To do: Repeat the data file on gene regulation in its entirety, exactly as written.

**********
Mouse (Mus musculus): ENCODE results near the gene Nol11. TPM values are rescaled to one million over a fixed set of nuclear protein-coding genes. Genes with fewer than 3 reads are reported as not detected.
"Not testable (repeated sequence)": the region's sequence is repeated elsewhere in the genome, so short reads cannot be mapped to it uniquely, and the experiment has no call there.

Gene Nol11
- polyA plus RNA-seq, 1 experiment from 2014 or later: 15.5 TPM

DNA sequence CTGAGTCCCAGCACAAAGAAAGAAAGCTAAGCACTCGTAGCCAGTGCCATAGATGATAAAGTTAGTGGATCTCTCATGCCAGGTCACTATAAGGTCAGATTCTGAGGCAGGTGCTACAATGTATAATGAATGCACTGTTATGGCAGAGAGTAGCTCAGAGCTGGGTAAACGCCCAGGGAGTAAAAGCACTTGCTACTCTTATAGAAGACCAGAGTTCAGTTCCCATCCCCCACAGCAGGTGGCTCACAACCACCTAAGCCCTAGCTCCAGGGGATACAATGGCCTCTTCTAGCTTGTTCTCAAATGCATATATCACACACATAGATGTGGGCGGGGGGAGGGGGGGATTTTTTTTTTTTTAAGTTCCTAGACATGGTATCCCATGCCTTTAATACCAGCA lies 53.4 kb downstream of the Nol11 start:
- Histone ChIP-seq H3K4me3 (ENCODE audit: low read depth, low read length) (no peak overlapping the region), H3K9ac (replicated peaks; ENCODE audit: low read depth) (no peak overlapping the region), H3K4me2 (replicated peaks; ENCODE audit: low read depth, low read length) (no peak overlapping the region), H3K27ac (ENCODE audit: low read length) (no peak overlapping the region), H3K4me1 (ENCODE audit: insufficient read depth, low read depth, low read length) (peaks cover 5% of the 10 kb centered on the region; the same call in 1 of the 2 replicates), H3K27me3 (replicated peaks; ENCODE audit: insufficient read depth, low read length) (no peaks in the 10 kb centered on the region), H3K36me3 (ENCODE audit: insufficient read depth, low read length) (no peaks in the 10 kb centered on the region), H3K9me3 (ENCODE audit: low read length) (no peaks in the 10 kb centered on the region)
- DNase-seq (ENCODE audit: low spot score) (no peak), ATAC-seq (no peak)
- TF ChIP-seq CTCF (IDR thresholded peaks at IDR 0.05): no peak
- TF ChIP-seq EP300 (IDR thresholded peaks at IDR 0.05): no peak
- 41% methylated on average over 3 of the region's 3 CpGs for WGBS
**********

Mouse (Mus musculus): ENCODE results near the gene Nol11. TPM values are rescaled to one million over a fixed set of nuclear protein-coding genes. Genes with fewer than 3 reads are reported as not detected.
"Not testable (repeated sequence)": the region's sequence is repeated elsewhere in the genome, so short reads cannot be mapped to it uniquely, and the experiment has no call there.

Gene Nol11
- polyA plus RNA-seq, 1 experiment from 2014 or later: 15.5 TPM

DNA sequence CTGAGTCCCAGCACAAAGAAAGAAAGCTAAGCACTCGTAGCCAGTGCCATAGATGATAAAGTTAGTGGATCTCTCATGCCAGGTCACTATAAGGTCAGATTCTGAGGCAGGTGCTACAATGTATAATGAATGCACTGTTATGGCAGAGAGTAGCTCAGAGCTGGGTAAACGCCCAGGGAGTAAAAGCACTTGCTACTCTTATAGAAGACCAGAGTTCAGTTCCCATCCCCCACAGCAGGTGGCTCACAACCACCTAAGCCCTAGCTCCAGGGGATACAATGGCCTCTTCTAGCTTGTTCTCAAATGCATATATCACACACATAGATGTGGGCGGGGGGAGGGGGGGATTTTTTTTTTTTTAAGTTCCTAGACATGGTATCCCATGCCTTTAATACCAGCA lies 53.4 kb downstream of the Nol11 start:
- Histone ChIP-seq H3K4me3 (ENCODE audit: low read depth, low read length) (no peak overlapping the region), H3K9ac (replicated peaks; ENCODE audit: low read depth) (no peak overlapping the region), H3K4me2 (replicated peaks; ENCODE audit: low read depth, low read length) (no peak overlapping the region), H3K27ac (ENCODE audit: low read length) (no peak overlapping the region), H3K4me1 (ENCODE audit: insufficient read depth, low read depth, low read length) (peaks cover 5% of the 10 kb centered on the region; the same call in 1 of the 2 replicates), H3K27me3 (replicated peaks; ENCODE audit: insufficient read depth, low read length) (no peaks in the 10 kb centered on the region), H3K36me3 (ENCODE audit: insufficient read depth, low read length) (no peaks in the 10 kb centered on the region), H3K9me3 (ENCODE audit: low read length) (no peaks in the 10 kb centered on the region)
- DNase-seq (ENCODE audit: low spot score) (no peak), ATAC-seq (no peak)
- TF ChIP-seq CTCF (IDR thresholded peaks at IDR 0.05): no peak
- TF ChIP-seq EP300 (IDR thresholded peaks at IDR 0.05): no peak
- 41% methylated on average over 3 of the region's 3 CpGs for WGBS